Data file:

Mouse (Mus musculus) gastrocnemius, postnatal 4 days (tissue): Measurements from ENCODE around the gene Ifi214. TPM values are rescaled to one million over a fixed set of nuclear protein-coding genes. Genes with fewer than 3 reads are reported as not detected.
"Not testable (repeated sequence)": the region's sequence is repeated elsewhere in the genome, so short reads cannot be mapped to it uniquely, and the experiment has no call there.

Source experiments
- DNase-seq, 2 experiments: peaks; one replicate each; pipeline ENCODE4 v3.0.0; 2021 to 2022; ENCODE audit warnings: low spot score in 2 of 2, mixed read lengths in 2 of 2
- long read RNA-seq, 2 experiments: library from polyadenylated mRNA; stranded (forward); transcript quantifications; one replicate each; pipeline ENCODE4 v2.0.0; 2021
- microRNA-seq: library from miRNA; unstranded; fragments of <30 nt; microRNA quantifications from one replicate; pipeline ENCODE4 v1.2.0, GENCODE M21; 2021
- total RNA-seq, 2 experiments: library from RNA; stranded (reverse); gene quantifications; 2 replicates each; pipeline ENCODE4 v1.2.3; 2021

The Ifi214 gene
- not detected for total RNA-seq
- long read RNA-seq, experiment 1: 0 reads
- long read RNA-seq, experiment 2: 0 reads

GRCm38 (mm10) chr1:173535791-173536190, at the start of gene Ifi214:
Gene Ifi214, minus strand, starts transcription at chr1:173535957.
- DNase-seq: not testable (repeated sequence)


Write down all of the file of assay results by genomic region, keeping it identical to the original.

Mouse (Mus musculus) gastrocnemius, postnatal 4 days (tissue): Measurements from ENCODE around the gene Ifi214. TPM values are rescaled to one million over a fixed set of nuclear protein-coding genes. Genes with fewer than 3 reads are reported as not detected.
"Not testable (repeated sequence)": the region's sequence is repeated elsewhere in the genome, so short reads cannot be mapped to it uniquely, and the experiment has no call there.

Source experiments
- DNase-seq, 2 experiments: peaks; one replicate each; pipeline ENCODE4 v3.0.0; 2021 to 2022; ENCODE audit warnings: low spot score in 2 of 2, mixed read lengths in 2 of 2
- long read RNA-seq, 2 experiments: library from polyadenylated mRNA; stranded (forward); transcript quantifications; one replicate each; pipeline ENCODE4 v2.0.0; 2021
- microRNA-seq: library from miRNA; unstranded; fragments of <30 nt; microRNA quantifications from one replicate; pipeline ENCODE4 v1.2.0, GENCODE M21; 2021
- total RNA-seq, 2 experiments: library from RNA; stranded (reverse); gene quantifications; 2 replicates each; pipeline ENCODE4 v1.2.3; 2021

The Ifi214 gene
- not detected for total RNA-seq
- long read RNA-seq, experiment 1: 0 reads
- long read RNA-seq, experiment 2: 0 reads

GRCm38 (mm10) chr1:173535791-173536190, at the start of gene Ifi214:
Gene Ifi214, minus strand, starts transcription at chr1:173535957.
- DNase-seq: not testable (repeated sequence)